Now, it's possible that one could construe the building security/management to be "Business Associates" of either the home health company or the client, or maybe both. But for information to be shared with a Business Associate, "a covered entity must impose specified written safeguards on the individually identifiable health information used or disclosed by its business associates.10 Moreover, a covered entity may not contractually authorize its business associate to make any use or disclosure of protected health information that would violate the Rule." Janitors, vendors and visitors to the building are not authorized to see IIHI, even if a lawyer could argue that a security guard is.
    Last edit by Chi-townHomeRN on Jun 9, '12 : Reason: fixed typo; probably missed more!
  9. 0
    Quote from Chi-townHomeRN
    Thank you for your answers. I'm trying to reconcile them with the responses in this thread, which are overwhelmingly that address, or name + address, ARE protected health information and thus revealing them is a HIPAA violation.

    According to the hhs website:
    Summary of the HIPAA Privacy Rule

    Since "Health Care" is part of my company's very name (and some buildings even require me to write something in a field labeled "Service Rendered" or similar, where I generally write "Nursing",) and name and address are being provided by me...yes, I'm still concerned.

    Now, it's possible that one could construe the building security/management to be "Business Associates" of either the home health company or the client, or maybe both. But for information to be shared with a Business Associate, "a covered entity must impose specified written safeguards on the individually identifiable health information used or disclosed by its business associates.10 Moreover, a covered entity may not contractually authorize its business associate to make any use or disclosure of protected health information that would violate the Rule." Janitors, vendors and visitors to the building are not authorized to see IIHI, even if a lawyer could argue that a security guard is.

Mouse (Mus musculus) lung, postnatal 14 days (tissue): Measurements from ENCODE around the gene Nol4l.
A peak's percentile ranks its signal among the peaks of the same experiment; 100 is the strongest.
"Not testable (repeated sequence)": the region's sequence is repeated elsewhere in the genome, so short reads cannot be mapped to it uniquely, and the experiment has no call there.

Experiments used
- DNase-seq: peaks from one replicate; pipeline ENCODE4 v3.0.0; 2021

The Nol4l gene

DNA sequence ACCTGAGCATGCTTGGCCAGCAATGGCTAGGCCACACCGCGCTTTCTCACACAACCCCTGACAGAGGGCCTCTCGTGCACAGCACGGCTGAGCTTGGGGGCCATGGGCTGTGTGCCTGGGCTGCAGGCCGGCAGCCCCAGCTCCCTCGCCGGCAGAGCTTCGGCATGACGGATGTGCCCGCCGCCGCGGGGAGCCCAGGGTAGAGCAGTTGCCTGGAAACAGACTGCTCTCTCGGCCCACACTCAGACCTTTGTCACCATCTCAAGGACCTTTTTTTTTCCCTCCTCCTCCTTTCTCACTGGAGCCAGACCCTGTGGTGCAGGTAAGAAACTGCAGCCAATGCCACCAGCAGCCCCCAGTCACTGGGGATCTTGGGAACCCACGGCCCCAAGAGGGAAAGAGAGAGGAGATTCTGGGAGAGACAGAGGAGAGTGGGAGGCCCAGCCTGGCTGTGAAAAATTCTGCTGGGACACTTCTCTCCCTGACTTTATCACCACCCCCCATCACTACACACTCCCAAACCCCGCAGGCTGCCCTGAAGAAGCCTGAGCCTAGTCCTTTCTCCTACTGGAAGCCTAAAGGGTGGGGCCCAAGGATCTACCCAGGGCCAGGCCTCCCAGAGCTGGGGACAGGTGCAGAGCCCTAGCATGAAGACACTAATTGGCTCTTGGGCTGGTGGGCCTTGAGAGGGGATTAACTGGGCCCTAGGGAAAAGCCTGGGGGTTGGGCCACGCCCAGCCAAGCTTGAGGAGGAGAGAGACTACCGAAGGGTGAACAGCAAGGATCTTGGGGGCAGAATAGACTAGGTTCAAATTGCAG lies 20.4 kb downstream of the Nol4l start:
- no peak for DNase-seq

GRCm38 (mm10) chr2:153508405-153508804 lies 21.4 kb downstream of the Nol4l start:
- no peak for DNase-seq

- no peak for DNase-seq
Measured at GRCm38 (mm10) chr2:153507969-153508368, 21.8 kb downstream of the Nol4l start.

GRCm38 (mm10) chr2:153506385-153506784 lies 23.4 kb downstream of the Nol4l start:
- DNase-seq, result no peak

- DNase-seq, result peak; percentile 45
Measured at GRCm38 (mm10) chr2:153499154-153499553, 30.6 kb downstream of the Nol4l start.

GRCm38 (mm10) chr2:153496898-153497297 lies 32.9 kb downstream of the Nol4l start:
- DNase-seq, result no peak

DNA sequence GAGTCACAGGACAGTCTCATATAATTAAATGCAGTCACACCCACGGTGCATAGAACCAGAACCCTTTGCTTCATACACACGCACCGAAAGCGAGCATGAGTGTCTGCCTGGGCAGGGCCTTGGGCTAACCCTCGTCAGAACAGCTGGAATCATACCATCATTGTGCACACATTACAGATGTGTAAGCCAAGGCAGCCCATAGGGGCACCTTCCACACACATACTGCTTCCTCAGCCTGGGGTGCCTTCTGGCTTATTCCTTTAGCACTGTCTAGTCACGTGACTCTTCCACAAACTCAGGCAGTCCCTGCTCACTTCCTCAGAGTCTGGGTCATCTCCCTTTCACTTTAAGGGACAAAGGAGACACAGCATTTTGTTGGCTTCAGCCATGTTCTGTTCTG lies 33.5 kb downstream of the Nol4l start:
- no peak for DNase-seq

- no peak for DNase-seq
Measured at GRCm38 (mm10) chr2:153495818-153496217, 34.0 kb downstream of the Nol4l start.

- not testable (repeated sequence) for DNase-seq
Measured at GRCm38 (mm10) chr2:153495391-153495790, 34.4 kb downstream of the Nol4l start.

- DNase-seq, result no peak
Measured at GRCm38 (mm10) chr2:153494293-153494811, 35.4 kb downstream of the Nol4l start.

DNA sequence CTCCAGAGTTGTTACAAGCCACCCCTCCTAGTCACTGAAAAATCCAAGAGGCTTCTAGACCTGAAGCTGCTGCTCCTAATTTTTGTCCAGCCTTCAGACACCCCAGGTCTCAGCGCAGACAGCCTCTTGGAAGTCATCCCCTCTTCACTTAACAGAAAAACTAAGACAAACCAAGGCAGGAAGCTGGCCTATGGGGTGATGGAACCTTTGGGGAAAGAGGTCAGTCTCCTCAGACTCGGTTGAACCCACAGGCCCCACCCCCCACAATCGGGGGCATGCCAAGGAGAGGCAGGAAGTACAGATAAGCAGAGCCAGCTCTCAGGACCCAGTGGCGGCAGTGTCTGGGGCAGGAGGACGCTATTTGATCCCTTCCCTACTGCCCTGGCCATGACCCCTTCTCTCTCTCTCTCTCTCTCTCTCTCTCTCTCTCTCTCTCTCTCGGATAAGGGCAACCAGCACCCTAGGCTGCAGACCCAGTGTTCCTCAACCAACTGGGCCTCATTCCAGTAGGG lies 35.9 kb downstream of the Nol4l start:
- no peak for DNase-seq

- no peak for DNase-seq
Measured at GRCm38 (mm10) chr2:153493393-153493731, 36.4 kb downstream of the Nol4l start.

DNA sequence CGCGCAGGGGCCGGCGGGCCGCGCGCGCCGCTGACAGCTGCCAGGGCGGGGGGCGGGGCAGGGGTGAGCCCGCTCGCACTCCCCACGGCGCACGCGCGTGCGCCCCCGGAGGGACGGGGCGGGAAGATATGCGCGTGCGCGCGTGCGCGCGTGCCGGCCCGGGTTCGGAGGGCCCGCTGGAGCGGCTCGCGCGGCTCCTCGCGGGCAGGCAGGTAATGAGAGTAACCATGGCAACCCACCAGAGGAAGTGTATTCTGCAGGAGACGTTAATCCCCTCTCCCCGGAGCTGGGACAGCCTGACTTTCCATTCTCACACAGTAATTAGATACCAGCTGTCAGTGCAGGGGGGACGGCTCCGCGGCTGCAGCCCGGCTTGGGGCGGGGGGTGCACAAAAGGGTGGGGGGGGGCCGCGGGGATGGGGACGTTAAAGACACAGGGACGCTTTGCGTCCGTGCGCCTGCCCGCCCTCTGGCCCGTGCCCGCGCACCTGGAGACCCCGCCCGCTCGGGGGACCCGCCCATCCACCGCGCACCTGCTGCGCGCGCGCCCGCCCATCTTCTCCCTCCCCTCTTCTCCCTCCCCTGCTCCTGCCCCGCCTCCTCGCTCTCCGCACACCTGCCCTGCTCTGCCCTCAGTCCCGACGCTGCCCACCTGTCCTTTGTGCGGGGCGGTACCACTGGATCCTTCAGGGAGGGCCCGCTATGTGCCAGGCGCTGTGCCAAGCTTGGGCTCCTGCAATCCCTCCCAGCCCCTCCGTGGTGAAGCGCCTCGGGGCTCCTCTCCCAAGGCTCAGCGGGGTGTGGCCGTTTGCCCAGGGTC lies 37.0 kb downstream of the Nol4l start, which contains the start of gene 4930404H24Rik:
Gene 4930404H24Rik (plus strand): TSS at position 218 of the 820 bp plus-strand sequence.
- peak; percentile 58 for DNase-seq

I think that you are over thinking this. Have you asked your clinical supervisor or agency's HIPAA compliance officer for advice? Simply linking agency name to an individual is not indicative of care rendered or diagnosis.
  10. 0
    You are not giving any info regarding the patient's healthcare. Simply a name without any medical information is not a violation of anything. If you are in a doctor's office the receptionist or nurse still calls out 'Mrs. Smith' into the waiting area, not a violation. 'Mrs. Smith, your HIV test is negative' is a violation.

    Simply stating you are from a home health agency does not in itself reveal anything. The name has to be connected to some piece of actual health information. If you stated that you were going to see Mrs Smith to draw blood for a PT/PTT, or to do wound care, then that would be a violation. Simply being there is not a violation.

    Some places now have a seperate book just for home care personnel. I don't really see the difference.
  11. 0
    And besides all of the above: It would not be YOU violating HIPPA, but instead the building management.
  12. 0
    No. You're not revealing any personally-identifiable health information by recording the name and location of the patient/client.